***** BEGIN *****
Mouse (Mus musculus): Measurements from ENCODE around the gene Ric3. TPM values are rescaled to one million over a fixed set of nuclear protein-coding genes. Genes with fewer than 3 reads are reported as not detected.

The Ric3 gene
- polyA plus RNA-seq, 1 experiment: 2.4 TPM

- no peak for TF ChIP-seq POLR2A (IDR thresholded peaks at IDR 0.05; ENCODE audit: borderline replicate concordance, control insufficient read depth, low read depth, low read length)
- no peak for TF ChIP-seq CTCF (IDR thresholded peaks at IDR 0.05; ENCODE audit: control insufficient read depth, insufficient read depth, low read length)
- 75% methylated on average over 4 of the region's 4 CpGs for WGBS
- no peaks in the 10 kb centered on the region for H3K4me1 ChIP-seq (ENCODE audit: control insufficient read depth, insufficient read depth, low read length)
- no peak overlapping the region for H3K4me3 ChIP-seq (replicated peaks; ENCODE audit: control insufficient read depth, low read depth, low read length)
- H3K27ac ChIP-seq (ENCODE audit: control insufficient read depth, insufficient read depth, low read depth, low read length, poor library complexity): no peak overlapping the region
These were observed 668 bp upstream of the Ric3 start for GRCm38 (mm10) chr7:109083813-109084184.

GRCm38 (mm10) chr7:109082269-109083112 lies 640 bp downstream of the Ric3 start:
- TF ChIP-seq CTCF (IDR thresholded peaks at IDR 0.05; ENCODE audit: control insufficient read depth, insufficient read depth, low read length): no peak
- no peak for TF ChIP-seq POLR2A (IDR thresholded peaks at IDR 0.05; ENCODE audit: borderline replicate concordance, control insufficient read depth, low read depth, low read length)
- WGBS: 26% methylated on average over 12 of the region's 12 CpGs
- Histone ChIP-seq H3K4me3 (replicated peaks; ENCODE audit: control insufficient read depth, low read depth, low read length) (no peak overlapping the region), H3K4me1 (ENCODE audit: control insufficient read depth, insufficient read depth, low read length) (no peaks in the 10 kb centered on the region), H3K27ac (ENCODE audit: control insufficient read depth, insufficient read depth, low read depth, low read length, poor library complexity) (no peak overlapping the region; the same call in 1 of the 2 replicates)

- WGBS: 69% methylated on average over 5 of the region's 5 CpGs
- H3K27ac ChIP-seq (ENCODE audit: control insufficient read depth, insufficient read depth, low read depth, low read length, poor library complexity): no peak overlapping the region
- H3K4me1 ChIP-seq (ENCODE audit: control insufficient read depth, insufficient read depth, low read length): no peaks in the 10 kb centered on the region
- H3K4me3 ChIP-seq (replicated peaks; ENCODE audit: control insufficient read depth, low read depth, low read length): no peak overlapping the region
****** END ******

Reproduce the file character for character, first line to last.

Mouse (Mus musculus): Measurements from ENCODE around the gene Ric3. TPM values are rescaled to one million over a fixed set of nuclear protein-coding genes. Genes with fewer than 3 reads are reported as not detected.

The Ric3 gene
- polyA plus RNA-seq, 1 experiment: 2.4 TPM

- no peak for TF ChIP-seq POLR2A (IDR thresholded peaks at IDR 0.05; ENCODE audit: borderline replicate concordance, control insufficient read depth, low read depth, low read length)
- no peak for TF ChIP-seq CTCF (IDR thresholded peaks at IDR 0.05; ENCODE audit: control insufficient read depth, insufficient read depth, low read length)
- 75% methylated on average over 4 of the region's 4 CpGs for WGBS
- no peaks in the 10 kb centered on the region for H3K4me1 ChIP-seq (ENCODE audit: control insufficient read depth, insufficient read depth, low read length)
- no peak overlapping the region for H3K4me3 ChIP-seq (replicated peaks; ENCODE audit: control insufficient read depth, low read depth, low read length)
- H3K27ac ChIP-seq (ENCODE audit: control insufficient read depth, insufficient read depth, low read depth, low read length, poor library complexity): no peak overlapping the region
These were observed 668 bp upstream of the Ric3 start for GRCm38 (mm10) chr7:109083813-109084184.

GRCm38 (mm10) chr7:109082269-109083112 lies 640 bp downstream of the Ric3 start:
- TF ChIP-seq CTCF (IDR thresholded peaks at IDR 0.05; ENCODE audit: control insufficient read depth, insufficient read depth, low read length): no peak
- no peak for TF ChIP-seq POLR2A (IDR thresholded peaks at IDR 0.05; ENCODE audit: borderline replicate concordance, control insufficient read depth, low read depth, low read length)
- WGBS: 26% methylated on average over 12 of the region's 12 CpGs
- Histone ChIP-seq H3K4me3 (replicated peaks; ENCODE audit: control insufficient read depth, low read depth, low read length) (no peak overlapping the region), H3K4me1 (ENCODE audit: control insufficient read depth, insufficient read depth, low read length) (no peaks in the 10 kb centered on the region), H3K27ac (ENCODE audit: control insufficient read depth, insufficient read depth, low read depth, low read length, poor library complexity) (no peak overlapping the region; the same call in 1 of the 2 replicates)

- WGBS: 69% methylated on average over 5 of the region's 5 CpGs
- H3K27ac ChIP-seq (ENCODE audit: control insufficient read depth, insufficient read depth, low read depth, low read length, poor library complexity): no peak overlapping the region
- H3K4me1 ChIP-seq (ENCODE audit: control insufficient read depth, insufficient read depth, low read length): no peaks in the 10 kb centered on the region
- H3K4me3 ChIP-seq (replicated peaks; ENCODE audit: control insufficient read depth, low read depth, low read length): no peak overlapping the region